So why are our real estate taxes so high? Why do elected officials treat income-producing properties like ATM machines in order to plug holes in municipal budgets? With our income tax rates and commercial real estate taxes both the highest in the country, having adequate revenue is clearly not New York’s problem. If you believe the revenue side of the balance sheet is high enough, this leaves spending cuts as the obvious way to create some relief when it comes to our real estate tax burden.
I often ask politicians what specific budget line-item they would consider reducing spending on. I have never received a straight answer to this question. Most of the time, I get the “waste, fraud and abuse in government” answer, which is generally a meaningless response when a courageous answer is required. While no statistics are kept on this issue, one would have to wonder if New York is the leader in “waste, fraud and abuse.”
Reading local papers for the past few years, one gets the sense that we just might be. If so, opportunity is knocking for those who use that phrase to get to the business of ridding the city and the state of these revenue-evaporating practices.
Gov. Cuomo has been doing a great job thus far and has accomplished much more than most political pundits predicted. However, his vow to clean up Albany (and all misconduct in state and local government) is being put to the test. Will his Joint Commission on Public Ethics do what it was set up to do? In a major test, the recent allegations against Assemblyman Vito Lopez were met with JCOPE announcing an investigation of Lopez, but they initially chose to not investigate Speaker Sheldon Silver, who allegedly arranged a back-room payoff of the victims using taxpayer money. Subsequently, external pressure added the speaker to the investigation.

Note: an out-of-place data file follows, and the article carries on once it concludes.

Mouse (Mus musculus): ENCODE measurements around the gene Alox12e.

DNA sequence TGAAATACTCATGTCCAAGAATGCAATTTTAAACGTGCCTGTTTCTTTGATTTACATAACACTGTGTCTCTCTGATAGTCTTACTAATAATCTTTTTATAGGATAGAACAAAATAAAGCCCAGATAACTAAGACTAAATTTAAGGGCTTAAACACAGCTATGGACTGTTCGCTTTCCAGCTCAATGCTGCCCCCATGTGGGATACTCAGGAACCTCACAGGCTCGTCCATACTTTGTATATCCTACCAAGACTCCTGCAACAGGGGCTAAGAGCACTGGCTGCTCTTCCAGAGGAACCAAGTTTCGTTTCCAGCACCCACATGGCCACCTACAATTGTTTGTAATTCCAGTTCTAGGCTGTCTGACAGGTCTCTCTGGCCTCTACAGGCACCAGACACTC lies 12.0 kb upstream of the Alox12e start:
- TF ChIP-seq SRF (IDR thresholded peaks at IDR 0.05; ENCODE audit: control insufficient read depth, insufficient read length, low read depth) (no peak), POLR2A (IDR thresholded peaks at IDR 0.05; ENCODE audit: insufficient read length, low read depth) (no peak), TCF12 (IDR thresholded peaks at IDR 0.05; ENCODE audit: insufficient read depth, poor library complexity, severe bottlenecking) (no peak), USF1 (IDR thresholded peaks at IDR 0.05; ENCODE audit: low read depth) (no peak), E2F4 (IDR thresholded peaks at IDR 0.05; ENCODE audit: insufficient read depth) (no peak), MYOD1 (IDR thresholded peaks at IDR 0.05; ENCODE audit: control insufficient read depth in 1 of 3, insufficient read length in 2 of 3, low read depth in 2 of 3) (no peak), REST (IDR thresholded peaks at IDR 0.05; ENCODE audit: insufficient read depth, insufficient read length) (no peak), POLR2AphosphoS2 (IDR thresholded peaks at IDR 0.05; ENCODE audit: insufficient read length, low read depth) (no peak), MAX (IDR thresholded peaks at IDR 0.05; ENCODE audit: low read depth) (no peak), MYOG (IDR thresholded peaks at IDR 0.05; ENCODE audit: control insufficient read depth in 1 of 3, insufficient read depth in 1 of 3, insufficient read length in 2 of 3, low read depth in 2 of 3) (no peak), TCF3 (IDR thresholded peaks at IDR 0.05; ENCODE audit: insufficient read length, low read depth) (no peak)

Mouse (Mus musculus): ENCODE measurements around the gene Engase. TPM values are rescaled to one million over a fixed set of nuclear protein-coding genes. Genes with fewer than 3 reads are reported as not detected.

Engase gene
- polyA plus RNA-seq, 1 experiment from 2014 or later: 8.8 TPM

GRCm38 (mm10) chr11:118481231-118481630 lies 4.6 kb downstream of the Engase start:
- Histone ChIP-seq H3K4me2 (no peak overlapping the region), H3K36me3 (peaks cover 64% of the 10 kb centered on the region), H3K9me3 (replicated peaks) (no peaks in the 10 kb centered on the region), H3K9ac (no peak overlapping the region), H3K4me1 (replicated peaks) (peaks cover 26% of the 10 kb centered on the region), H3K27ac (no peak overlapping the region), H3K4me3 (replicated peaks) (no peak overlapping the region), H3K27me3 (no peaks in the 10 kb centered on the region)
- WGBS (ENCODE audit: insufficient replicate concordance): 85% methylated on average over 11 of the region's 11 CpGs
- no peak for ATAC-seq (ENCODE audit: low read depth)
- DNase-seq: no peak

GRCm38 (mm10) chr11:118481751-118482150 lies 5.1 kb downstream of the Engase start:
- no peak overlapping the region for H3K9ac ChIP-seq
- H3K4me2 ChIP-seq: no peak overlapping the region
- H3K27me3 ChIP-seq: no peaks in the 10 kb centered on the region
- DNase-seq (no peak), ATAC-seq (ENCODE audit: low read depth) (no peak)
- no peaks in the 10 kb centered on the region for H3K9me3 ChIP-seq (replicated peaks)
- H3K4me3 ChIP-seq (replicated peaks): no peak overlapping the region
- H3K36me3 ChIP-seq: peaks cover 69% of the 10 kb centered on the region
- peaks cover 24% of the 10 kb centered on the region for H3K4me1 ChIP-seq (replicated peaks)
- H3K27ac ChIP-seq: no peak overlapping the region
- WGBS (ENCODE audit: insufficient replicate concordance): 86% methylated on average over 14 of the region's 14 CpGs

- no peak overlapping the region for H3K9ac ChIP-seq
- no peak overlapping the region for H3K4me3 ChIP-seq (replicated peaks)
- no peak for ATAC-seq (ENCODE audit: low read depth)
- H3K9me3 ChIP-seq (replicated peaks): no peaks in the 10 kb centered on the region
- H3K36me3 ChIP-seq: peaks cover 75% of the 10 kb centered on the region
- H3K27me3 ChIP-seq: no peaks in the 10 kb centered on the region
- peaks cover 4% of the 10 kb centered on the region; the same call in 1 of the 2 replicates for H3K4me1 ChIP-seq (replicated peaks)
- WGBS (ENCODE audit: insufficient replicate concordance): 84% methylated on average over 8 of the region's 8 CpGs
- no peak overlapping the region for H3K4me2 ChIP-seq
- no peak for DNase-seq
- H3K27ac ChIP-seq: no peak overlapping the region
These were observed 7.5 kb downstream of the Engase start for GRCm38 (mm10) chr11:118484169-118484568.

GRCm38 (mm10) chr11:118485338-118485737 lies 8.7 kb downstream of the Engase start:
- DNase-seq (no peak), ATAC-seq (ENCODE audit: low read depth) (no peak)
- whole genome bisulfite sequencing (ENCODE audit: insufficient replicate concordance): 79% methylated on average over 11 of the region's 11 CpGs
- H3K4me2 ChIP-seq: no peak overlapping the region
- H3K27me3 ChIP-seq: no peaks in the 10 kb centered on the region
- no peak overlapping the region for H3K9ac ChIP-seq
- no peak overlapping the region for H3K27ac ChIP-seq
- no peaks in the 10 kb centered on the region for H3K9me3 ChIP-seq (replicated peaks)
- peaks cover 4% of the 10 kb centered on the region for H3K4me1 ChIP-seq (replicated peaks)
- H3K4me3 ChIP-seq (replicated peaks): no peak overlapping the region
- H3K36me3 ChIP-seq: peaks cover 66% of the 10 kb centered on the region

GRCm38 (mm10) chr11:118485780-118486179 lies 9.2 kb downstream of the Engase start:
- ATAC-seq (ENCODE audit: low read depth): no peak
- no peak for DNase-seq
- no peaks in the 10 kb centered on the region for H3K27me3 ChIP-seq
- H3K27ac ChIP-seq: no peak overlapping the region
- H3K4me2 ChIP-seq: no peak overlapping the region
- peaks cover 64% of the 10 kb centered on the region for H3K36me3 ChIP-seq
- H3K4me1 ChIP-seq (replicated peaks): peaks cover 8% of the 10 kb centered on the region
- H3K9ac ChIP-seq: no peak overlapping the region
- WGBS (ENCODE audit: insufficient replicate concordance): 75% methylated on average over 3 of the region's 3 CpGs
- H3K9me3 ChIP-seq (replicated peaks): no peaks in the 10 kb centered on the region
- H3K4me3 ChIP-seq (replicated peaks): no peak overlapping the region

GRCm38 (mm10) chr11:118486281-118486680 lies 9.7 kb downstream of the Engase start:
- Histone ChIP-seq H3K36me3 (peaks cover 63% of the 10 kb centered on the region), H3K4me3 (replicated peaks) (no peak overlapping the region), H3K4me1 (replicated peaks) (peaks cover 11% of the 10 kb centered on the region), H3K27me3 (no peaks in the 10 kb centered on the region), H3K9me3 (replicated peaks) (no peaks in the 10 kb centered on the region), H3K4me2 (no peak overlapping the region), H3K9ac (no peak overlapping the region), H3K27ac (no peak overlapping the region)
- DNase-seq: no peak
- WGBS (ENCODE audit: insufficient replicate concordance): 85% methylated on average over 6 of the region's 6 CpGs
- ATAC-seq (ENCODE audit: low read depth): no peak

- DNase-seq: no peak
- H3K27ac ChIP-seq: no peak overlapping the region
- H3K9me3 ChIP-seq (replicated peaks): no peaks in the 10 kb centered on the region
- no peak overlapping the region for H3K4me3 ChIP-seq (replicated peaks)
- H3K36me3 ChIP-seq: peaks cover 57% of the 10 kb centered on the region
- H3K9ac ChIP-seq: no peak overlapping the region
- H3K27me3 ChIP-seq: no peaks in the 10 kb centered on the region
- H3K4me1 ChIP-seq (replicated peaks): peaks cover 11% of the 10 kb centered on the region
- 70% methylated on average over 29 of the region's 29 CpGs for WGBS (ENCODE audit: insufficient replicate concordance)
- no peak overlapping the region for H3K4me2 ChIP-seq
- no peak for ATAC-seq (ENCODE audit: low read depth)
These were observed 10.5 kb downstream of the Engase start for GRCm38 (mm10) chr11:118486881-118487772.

While the Lopez matter has made headlines recently, abuses by elected officials with ties to supposed nonprofit organizations have been brought to light at an alarming rate. The examples are numerous and include ex-Senator Vincent Leibell, ex-Senator Pedro Espada, Efrain Gonzales, Larry Seabrook, Miguel Martinez, Gloria Davis and Brian McLaughlin. Recently we have seen investigations begin of Senator Shirley Huntley and Assemblywoman Naomi Rivera. The game is simple: create a nonprofit organization, use your political influence to obtain taxpayer dollars and load up the entity’s payroll with relatives, lovers and political friends, giving them exorbitant salaries and massive expense accounts. No wonder a bagel and coffee goes for $177 (only if you are expensing it on the taxpayer’s dime).
If elected officials really want to eliminate waste, fraud and abuse in government, JCOPE should investigate all nonprofits set up by elected officials, and legislation should be enacted to prevent pubic funds from going to any of these entities. New York has many nonprofit organizations that do incredible work for those who need a helping hand; therefore, the actions of a few should not sully the work of the rest. However, if there is hope that our real estate taxes are not going to continue to spiral out of control, spending needs to be controlled, and these politically backed sham nonprofits are a great place to start.
* Mr.Robert Knakal is the chairman and founding partner of Massey Knakal Realty Services and has brokered the sale of more than 1,250 properties in his career, with a market value in excess of $8.5 billion.